Current trends suggest future software systems will comprise collections of components that combine and recombine dynamically in reaction to changing conditions. Service-discovery protocols, which enable software components to locate available software services and to adapt to changing system topology, provide one foundation for such dynamic behavior. Emerging discovery protocols specify alternative architectures and behaviors, which motivate a rigorous investigation of the properties underlying their designs. Here, we assess the ability of selected designs for service-discovery protocols to maintain consistency in a distributed system during catastrophic communication failure. We use an architectural-description language, called Rapide, to model two different architectures (two-party and three-party) and two different consistency-maintenance mechanisms (polling and notification). We use our models to investigate performance differences among combinations of architecture and consistency maintenance mechanism as interface-failure rate increases. We measure system performance along three dimensions: (1) update responsiveness (How much latency is required to propagate changes?), (2) update effectiveness (What is the probability that a node receives a change?), and (3) update efficiency (How many messages must be sent to propagate a change throughout the topology?). We use Rapide to understand how failure-recovery strategiescontribute to differences in performance. We also recommend improvements to architectural-description languages.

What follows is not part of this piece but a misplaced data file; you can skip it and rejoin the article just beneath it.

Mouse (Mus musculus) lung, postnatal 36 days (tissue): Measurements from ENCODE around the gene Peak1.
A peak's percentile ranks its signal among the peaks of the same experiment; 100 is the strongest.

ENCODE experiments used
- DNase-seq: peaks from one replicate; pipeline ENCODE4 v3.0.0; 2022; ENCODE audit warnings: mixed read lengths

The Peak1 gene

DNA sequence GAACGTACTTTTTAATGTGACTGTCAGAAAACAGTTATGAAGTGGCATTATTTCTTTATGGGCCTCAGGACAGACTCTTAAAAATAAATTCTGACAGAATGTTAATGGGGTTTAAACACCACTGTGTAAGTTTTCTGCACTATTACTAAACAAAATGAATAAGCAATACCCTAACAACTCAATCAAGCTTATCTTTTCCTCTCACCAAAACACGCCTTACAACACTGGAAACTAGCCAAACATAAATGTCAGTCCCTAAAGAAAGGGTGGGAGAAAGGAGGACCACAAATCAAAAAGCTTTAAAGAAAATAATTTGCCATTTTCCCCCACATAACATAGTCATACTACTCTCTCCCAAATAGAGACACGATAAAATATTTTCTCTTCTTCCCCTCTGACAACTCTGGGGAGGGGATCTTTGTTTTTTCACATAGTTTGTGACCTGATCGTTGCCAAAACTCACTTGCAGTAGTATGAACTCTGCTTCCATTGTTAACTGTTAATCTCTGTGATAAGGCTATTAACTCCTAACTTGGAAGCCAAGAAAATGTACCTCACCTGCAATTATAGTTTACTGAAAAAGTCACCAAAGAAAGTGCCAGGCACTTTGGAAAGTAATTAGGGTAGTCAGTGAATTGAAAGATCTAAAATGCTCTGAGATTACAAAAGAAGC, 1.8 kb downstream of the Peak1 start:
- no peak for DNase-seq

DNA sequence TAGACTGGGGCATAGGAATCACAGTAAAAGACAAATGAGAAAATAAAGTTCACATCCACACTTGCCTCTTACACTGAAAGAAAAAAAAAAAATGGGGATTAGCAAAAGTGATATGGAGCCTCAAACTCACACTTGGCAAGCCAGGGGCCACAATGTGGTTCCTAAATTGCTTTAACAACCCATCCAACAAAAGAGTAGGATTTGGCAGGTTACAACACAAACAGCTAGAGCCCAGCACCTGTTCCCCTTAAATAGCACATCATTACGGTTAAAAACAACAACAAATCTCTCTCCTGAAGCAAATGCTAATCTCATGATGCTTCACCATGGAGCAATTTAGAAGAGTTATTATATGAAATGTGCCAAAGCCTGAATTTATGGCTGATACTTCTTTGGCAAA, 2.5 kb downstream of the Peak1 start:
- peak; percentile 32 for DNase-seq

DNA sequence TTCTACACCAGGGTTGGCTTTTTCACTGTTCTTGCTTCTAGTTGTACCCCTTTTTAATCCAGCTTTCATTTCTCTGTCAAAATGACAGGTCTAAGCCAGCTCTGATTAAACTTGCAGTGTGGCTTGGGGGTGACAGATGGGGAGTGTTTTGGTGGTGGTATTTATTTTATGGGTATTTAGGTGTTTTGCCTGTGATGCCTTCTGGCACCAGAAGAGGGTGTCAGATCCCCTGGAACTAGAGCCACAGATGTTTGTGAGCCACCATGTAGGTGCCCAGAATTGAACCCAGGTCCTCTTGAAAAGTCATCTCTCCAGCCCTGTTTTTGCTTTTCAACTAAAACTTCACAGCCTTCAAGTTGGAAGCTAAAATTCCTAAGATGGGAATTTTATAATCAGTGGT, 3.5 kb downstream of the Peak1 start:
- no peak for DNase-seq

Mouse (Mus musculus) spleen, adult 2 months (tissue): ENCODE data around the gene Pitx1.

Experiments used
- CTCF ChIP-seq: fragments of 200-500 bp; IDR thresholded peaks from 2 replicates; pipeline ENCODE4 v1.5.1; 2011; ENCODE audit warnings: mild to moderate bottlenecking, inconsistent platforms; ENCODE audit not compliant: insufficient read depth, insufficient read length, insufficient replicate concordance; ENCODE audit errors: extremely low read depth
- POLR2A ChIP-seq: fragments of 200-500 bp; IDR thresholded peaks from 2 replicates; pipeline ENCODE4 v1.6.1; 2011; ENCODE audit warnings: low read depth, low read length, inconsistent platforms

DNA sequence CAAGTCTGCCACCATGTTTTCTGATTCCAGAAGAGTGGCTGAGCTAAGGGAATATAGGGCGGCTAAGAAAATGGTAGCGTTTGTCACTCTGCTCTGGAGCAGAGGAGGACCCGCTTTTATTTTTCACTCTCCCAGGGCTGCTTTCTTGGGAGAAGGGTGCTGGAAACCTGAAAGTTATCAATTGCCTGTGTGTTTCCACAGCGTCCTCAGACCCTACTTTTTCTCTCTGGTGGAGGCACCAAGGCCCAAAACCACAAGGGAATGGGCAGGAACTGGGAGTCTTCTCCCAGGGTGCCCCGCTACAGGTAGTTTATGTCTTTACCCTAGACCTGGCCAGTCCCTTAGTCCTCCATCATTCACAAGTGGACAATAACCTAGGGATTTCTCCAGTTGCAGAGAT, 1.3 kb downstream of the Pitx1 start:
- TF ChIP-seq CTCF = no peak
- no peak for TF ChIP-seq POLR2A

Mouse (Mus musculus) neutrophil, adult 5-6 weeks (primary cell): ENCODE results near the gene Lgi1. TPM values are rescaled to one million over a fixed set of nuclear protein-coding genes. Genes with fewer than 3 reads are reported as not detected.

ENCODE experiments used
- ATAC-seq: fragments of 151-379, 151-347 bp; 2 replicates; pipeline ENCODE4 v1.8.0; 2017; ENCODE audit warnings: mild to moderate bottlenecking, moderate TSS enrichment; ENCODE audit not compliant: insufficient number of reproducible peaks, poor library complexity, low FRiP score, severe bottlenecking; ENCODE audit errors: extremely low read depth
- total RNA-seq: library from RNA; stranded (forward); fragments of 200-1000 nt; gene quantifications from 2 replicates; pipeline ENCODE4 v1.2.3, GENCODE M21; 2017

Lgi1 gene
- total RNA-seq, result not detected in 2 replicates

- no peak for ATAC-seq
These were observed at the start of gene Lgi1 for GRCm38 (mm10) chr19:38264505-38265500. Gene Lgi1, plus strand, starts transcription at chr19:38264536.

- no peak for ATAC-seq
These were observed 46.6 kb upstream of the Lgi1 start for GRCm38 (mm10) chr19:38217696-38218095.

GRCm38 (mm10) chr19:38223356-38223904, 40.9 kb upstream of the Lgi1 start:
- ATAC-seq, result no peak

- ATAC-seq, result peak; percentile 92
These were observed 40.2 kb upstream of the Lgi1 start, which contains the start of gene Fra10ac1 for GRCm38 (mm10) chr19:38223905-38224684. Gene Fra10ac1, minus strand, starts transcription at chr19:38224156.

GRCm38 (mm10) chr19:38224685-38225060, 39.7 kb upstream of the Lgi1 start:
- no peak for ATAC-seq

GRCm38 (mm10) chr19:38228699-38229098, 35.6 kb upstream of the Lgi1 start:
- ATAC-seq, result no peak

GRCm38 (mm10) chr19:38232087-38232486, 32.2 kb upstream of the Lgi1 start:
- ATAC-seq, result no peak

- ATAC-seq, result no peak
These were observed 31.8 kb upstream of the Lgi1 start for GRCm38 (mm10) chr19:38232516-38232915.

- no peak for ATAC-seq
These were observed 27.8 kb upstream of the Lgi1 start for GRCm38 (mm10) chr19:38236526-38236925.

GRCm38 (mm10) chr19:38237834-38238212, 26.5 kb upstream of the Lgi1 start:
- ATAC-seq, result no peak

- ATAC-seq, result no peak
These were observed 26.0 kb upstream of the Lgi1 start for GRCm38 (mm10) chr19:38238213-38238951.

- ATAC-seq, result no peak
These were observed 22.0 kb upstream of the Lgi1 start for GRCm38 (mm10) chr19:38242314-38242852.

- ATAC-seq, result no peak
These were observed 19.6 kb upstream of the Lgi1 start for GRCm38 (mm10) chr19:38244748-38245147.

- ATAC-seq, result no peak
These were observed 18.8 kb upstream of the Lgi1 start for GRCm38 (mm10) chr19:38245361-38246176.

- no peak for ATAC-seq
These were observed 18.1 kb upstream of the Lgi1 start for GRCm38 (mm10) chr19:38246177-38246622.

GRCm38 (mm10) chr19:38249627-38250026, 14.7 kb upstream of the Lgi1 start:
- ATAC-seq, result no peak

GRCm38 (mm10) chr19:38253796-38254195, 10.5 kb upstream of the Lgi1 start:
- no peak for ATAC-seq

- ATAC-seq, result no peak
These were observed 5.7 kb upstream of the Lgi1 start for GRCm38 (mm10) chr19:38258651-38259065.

Proceedings Title: International Workshop on Software and Performance | 3rd||ACM
Conference Dates: July 1, 2002
Conference Location: Rome, -1
Conference Title: International Workshop on Software and Performance
Pub Type: Conferences
architectural-description languages, service-discovery protocols, software architecture, software performance